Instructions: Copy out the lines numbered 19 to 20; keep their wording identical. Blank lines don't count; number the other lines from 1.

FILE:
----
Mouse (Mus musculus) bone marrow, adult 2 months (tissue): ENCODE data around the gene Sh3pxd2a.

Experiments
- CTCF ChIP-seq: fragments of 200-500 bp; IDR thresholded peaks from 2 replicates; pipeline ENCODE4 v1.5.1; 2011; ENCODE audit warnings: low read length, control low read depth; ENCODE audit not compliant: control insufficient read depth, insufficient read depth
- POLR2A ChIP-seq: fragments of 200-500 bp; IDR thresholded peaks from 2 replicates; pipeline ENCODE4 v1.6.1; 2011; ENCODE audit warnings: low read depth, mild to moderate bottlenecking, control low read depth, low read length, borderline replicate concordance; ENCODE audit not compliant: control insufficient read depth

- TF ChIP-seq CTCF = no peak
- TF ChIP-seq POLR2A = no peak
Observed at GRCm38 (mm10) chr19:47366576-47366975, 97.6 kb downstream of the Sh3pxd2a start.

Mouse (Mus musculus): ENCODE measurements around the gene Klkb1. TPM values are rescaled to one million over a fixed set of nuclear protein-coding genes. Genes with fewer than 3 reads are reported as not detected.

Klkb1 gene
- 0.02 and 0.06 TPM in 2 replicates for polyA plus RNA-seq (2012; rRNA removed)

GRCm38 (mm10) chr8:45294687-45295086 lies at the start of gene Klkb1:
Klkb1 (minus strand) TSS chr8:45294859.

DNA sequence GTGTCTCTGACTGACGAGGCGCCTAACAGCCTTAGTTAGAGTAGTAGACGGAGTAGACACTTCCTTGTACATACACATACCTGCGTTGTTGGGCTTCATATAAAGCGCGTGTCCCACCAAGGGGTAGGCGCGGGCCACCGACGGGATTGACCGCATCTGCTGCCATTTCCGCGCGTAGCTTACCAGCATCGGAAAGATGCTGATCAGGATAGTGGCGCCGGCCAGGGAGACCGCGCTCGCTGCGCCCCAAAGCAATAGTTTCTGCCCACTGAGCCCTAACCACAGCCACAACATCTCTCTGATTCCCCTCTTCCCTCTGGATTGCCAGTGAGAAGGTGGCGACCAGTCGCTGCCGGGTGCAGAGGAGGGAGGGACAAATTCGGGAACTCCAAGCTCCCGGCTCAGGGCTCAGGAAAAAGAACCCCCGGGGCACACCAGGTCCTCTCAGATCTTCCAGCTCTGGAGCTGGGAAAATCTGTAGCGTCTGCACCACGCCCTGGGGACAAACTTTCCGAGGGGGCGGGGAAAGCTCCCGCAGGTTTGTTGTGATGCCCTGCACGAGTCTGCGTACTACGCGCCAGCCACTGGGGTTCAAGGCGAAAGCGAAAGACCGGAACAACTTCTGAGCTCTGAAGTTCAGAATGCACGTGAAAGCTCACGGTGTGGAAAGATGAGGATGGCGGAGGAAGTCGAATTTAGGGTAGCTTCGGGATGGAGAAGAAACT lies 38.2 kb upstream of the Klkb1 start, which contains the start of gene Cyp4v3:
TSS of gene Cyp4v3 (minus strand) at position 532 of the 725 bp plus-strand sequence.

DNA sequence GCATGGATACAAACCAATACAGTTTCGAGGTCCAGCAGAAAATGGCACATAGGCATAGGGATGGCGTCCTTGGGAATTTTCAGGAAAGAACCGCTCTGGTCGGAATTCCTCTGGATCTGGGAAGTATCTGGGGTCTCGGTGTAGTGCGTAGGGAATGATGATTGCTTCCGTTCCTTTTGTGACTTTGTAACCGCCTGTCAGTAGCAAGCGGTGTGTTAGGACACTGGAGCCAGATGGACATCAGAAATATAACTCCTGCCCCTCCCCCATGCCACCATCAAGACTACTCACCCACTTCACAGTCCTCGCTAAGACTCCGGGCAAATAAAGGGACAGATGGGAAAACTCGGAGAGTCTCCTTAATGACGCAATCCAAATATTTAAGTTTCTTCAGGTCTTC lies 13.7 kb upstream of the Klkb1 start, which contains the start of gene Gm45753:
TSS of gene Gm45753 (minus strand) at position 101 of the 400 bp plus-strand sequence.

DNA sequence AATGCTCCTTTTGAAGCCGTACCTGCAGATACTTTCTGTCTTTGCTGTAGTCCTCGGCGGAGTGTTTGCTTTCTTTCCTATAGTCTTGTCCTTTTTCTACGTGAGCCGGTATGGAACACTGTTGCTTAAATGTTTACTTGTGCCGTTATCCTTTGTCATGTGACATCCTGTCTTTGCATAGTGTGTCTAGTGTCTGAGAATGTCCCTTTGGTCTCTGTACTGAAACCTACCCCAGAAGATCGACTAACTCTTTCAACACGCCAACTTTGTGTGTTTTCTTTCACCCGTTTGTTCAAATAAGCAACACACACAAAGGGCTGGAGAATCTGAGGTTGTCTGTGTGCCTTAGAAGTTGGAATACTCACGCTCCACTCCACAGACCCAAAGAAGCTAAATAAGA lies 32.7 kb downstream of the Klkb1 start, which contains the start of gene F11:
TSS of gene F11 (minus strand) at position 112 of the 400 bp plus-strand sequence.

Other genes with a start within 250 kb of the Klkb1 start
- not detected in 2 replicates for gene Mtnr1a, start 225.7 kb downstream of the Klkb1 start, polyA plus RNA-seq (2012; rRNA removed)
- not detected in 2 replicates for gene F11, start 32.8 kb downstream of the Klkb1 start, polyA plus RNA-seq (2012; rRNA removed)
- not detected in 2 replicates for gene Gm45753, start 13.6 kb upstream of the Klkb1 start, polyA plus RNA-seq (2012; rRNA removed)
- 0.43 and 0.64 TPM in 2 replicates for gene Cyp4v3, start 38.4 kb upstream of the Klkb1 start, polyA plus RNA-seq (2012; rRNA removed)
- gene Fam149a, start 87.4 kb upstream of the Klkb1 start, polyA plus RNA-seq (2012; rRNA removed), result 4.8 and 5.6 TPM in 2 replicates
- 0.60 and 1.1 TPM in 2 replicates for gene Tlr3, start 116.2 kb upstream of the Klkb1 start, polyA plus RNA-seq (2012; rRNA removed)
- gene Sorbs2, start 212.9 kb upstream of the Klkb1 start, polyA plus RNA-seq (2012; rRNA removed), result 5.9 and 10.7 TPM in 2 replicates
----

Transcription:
Other genes with a start within 250 kb of the Klkb1 start
- not detected in 2 replicates for gene Mtnr1a, start 225.7 kb downstream of the Klkb1 start, polyA plus RNA-seq (2012; rRNA removed)